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If Penn men's basketball is to remain tied for fourth place in the Ivy League, the Quakers will certainly be on the edge of their seats as the conference tournament tiebreaker process unfolds.

Credit: Ilana Wurman , Ilana Wurman, Ilana Wurman

So as things stand, Penn men’s basketball is currently tied with Columbia at 4-6 in the league for fourth place — the crucial, last spot to be invited to this year’s inaugural Ivy League Tournament. The winner of the new postseason tournament is the recipient of the league’s automatic bid to the NCAA Tournament later in March, making the promise of finishing fourth or higher in the conference all the more enticing.

But which team makes it to the tournament — Penn, or Columbia?

In years past, the two teams tied with the same record would have a one-game playoff to determine the champion. Now, however, there are a series of tiebreakers that should determine the rankings.

First would be head-to-head. Penn won the first meeting between the two teams as it kickstarted its comeback in the league from rock bottom to fourth just two weekends later — but the two teams meet again this Saturday in a high-stakes clash at Columbia. If the Lions were to win, but still end the season on the same record as the Quakers, the scenario would have to go to the next tiebreaker.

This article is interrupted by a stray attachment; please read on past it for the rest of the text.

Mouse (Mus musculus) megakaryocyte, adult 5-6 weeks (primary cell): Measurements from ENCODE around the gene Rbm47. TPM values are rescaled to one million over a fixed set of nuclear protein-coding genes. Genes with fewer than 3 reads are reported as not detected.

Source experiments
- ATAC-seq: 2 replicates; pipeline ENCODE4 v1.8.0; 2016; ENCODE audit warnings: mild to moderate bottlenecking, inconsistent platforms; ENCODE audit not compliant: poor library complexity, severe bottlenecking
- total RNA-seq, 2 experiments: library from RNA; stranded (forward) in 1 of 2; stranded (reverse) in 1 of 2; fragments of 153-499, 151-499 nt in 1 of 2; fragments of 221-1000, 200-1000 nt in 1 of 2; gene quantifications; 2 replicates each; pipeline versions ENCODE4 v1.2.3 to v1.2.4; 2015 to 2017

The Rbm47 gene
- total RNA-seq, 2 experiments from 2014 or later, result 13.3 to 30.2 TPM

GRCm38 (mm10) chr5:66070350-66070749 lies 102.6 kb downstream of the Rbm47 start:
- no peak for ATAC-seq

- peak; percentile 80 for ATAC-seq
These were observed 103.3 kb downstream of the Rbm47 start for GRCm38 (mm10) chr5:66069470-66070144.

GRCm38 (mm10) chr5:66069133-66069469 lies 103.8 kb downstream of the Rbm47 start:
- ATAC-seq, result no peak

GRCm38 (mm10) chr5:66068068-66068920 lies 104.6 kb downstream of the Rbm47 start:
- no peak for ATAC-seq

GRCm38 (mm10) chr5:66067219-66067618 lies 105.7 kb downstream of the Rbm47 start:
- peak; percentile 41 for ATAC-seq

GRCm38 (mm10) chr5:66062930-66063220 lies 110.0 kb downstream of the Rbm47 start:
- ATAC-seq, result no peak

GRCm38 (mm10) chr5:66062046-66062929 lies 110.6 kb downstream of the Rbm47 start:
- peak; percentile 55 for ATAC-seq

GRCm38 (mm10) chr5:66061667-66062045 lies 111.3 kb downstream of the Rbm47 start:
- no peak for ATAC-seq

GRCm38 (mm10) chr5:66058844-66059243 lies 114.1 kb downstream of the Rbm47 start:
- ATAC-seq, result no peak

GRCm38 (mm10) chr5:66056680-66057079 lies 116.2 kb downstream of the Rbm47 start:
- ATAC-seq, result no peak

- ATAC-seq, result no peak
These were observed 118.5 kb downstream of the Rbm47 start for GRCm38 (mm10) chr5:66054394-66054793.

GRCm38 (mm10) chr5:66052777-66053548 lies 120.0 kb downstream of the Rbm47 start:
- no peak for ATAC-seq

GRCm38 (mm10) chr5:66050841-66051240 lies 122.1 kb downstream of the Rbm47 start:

The second tiebreaker is decided by which team beat the higher-seeded remaining Ivy League opponent. This scenario currently favors Columbia, as the Lions beat No. 2 Harvard earlier this season. If Penn can nab a win against the Crimson in its last game of the regular season to bring this tiebreaker to a deadlock, however, then things would go to yet another level.

The third decider of who gets into the tournament comes from an aggregation of rankings agreed to before the season by all of the coaches in the league. Among these are the RPI and BPI (Basketball Power Index) — and thankfully for Penn, those ratings currently favor the Red and Blue. It’s highly unlikely that Columbia and Penn come to a stalemate in this tiebreaker, but there is one final way to break the deadlock, should the teams need it.

A coin toss.

As unlikely as it is that the first three tiebreakers would fail to decide a fourth-place finisher, the fate of the Ivy League’s bid to March Madness could lay at the hands of a coin.

That being said, after Penn’s 0-6 start to conference play, the team has turned red-hot and won four in a row, and the last three by convincing margins. Meanwhile, Columbia has lost its last four. If these trends continue, the tiebreakers might have to be used to determine the third-place finisher, after Penn beat Yale to bring the team’s two match-ups this season to a split.

The Quakers and the Lions will showdown on Saturday in the de facto fourth-place playoff. At least if Penn loses, you’ll now know what decides who goes to the Tournament in March.

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